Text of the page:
Brodie Guest, Founder and President of Guest Automation Inc., of Okotoks, Alberta filled me in on why his company is the industry leader in advanced Arena Energy Management Control Systems under their Intelligent Rinks brand. Let’s get this clear: what this control system does is pull ALL the facility’s mechanical systems into one central operating platform. That allows for on site AND remote access for scheduling, monitoring history and trending. It’s managing the compressors too, (as the largest energy consumer) but the system is also controlling the entire facility. That means everything from the dehumidifiers, makeup air units, ice temperature, pump control, conference room temperatures, restaurant and lounge ventilation control, the bleacher heaters, gas detection, swimming pools, air quality for the dressing rooms (we all know what that’s like!) — so, yes, the entire facility. The list of what can be managed in these facilities is limitless; each Intelligent Rinks system is designed and customized to each specific arena’s requirements.
“We’re pioneers in the industry,” Guest explains. “Most vendors have control systems for their equipment. But providing the equipment is newer than 15 years old, we’re able to integrate them into our system — and control them!”
Over the past 10 years Guest has perfected the integration of all compressor manufacturer’s controls for both rotary and screw compression with close to 100 sheets of ice in arenas in five Canadian provinces and three American states.
Like Mission Control
Like remote controlling a space launch, Intelligent Rinks, (Guest Automation’s ice arena division), is able to coordinate all the different mechanical systems in a facility and get them to work together to maintain goals in a less energy-intensive way. It helps avoid expensive and common load situations, such as when the dehumidifier is blasting away, throwing warm air into the rink, and all the compressors are pounding away trying to get rid of that heat.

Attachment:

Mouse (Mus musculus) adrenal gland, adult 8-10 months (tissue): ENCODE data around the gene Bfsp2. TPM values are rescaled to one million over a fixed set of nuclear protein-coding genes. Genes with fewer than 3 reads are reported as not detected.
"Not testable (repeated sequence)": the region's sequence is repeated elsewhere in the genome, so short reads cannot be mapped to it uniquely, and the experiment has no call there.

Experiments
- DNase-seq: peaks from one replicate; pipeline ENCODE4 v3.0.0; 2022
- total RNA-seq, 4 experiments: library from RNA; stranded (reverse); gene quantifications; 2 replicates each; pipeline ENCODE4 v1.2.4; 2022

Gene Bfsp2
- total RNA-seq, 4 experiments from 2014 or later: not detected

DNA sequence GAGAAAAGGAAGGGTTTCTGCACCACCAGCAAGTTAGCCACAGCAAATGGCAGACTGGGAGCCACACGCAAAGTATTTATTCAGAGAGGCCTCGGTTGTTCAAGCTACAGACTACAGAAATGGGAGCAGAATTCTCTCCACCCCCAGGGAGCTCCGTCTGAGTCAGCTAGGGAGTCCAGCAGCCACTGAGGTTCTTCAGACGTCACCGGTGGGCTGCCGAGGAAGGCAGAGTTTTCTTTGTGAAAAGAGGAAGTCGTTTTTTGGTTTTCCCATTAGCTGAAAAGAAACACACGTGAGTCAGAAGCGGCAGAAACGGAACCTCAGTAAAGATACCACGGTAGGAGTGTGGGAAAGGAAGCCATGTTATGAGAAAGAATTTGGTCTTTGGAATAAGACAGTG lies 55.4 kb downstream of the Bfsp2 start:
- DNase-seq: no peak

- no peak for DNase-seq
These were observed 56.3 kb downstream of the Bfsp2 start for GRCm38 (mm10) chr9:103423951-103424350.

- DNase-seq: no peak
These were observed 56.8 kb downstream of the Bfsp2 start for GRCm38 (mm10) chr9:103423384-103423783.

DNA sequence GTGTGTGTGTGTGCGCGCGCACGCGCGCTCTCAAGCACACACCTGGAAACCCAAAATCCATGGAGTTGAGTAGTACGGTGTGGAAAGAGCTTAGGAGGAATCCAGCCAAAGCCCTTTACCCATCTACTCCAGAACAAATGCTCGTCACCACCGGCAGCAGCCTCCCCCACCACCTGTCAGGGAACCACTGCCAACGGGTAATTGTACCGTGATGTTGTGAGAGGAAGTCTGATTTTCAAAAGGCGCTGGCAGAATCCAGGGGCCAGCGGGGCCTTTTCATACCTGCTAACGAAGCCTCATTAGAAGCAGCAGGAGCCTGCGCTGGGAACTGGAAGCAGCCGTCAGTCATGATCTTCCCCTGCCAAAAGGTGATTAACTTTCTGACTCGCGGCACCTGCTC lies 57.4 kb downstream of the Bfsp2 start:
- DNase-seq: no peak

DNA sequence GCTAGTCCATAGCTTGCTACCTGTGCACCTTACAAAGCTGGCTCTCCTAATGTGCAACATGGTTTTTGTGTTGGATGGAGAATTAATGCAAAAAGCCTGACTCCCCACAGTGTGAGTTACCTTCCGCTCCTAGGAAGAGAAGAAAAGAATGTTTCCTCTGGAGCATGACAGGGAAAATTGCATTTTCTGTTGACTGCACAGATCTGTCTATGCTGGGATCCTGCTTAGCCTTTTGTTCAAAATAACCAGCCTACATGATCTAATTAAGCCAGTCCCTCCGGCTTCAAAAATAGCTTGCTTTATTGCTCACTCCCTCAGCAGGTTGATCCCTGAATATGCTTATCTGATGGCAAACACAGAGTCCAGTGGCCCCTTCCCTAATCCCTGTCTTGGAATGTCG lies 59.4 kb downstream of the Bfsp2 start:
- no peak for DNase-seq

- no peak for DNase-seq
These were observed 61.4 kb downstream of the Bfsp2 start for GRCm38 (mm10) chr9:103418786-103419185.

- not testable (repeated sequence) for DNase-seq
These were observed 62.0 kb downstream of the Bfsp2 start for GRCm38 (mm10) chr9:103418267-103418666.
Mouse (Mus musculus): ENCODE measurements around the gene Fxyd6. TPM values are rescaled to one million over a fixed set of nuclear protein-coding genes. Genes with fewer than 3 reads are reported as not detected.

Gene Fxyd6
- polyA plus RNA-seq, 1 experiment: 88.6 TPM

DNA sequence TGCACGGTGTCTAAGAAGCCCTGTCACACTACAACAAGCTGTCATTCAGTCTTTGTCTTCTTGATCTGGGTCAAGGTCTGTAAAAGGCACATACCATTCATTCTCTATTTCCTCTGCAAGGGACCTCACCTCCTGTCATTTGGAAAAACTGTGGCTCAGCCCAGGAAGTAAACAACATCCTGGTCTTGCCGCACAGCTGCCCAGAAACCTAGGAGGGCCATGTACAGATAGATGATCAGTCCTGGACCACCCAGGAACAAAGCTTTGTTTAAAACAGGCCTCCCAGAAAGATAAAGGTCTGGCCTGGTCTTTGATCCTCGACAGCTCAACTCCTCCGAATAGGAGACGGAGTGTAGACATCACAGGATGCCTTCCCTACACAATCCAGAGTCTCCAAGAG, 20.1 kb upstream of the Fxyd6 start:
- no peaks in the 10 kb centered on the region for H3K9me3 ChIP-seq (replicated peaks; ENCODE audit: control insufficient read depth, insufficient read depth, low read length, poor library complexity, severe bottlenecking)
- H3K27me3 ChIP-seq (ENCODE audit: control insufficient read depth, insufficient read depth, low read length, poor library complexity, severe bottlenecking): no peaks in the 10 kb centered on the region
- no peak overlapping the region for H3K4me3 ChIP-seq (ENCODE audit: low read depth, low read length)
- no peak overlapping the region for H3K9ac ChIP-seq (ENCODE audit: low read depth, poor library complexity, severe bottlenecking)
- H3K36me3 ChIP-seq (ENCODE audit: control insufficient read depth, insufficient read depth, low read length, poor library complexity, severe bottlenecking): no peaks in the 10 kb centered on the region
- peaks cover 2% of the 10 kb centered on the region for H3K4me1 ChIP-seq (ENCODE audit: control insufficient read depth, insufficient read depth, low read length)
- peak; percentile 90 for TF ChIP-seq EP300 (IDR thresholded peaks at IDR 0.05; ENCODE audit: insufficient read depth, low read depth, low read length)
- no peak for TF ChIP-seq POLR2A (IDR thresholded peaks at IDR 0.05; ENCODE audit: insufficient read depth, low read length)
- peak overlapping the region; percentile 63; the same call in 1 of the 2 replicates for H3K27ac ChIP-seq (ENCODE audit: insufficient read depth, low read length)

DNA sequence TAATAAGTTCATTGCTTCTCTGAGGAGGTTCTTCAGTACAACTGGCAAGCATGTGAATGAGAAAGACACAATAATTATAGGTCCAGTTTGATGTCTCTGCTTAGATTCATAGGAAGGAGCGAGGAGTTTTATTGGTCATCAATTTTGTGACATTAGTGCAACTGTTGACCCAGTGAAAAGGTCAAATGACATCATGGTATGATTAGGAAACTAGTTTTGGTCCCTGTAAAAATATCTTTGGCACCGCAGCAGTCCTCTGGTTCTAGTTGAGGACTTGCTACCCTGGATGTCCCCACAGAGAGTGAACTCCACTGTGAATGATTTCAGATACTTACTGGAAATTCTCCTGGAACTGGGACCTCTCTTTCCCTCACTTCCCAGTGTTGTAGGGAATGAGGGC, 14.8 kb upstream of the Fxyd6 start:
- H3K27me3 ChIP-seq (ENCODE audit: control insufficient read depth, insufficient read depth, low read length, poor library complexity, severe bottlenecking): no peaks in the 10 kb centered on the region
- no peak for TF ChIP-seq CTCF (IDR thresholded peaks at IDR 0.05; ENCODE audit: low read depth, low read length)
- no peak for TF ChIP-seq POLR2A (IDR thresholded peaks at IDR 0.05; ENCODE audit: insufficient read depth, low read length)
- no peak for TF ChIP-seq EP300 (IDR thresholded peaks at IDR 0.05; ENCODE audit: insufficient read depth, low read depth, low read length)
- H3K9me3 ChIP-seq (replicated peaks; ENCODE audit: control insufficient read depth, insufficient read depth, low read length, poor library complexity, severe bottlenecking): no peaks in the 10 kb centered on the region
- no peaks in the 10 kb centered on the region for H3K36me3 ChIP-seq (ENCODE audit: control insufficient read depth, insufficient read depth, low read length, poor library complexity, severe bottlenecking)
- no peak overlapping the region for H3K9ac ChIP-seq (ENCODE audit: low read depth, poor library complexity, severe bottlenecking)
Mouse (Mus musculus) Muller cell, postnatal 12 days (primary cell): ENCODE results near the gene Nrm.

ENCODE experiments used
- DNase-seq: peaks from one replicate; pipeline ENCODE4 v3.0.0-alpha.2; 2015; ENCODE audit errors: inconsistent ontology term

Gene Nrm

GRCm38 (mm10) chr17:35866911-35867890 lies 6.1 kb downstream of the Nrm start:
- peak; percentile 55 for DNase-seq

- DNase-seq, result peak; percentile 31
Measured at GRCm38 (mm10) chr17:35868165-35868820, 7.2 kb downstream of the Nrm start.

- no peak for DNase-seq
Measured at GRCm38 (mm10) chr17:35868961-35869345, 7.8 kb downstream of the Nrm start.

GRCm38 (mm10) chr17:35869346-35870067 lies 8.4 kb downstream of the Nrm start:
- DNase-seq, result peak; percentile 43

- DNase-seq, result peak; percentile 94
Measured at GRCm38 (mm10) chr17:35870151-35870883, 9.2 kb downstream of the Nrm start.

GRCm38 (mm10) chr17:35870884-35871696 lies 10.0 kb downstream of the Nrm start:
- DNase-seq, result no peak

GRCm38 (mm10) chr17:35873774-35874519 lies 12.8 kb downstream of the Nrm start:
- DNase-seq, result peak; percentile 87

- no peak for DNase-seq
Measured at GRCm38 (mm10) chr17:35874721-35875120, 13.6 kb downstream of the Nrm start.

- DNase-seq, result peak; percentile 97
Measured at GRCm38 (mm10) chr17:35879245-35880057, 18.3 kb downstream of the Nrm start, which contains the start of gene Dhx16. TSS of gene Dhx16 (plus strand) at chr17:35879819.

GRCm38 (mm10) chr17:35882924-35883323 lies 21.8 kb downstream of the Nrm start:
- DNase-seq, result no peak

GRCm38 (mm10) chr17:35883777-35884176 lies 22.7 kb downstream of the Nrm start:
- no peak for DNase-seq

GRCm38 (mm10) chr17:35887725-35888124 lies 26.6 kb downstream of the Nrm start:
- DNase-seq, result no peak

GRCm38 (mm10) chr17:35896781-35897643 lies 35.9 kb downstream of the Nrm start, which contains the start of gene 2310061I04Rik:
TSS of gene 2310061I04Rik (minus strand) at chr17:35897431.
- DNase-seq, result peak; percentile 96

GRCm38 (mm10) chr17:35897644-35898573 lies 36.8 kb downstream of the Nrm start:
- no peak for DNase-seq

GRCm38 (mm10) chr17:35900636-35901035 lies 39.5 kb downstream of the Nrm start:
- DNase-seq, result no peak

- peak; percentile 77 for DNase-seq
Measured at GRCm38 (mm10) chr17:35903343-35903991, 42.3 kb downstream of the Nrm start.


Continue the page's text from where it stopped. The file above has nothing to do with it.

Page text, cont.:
Guest Automation is helping smaller, seasonal arenas like what Les Quinton is running in Black Diamond to reduce their energy spend — but they’re helping the big players reduce theirs’ too. One of Guest’s key clients operates two dozen facilities in Canada and the US and based on the substantial energy savings realized at a number of arenas with the Intelligent Rinks system installed, are rolling out to ALL their arenas.
“Last year, we saved hundreds of thousands of dollars in energy costs for this client,” Guest says. “So far this year, based on first quarter results, we’re on track to save them double last year’s exceptional savings.”
Calling on Components ONLY When Needed
What Intelligent Rinks delivers is a system that calls on components when needed, putting to rest forever the habit of, for example, on/off-on/off which Guest says isn’t just an energy hog, but shortens the life cycle of the equipment with all the wear and tear.
“Look at those compressors,” Brodie explains reduced run times as he shows a demo of a live site. “This arena has 3-125 HP compressors to run a 4-pad arena. Compressor #2 has logged 280 hours month-to-date — and the other two haven’t logged anything! It’s 125 times one instead of 125 times three!” he says, referring to the horsepower being used.
Guest says that at several facilities, the lag compressors aren’t really needed anymore — “not that we would recommend that they should remove them, but in some instances, they haven’t been called on since the energy management system was put in place.”
Guest’s first Energy Management Control System was installed in a twin pad in Edmonton, Alberta in 2007 and continues to control the entire facility providing energy savings and operational efficiencies. And the future looks very bright. Guest is currently completing another installation which will control the largest multiple-pad facility in Canada, and one of only two of that size in North America. Guest is also in advanced discussions with an NHL team in the southwestern USA, owners of over half a dozen regional arenas, to provide them with their own Intelligent Rinks advanced Arena Control System.
If this project goes ahead, and Guest expects it will, it will be their first customer with an NHL team.
And Guest is guessing it won’t be their last.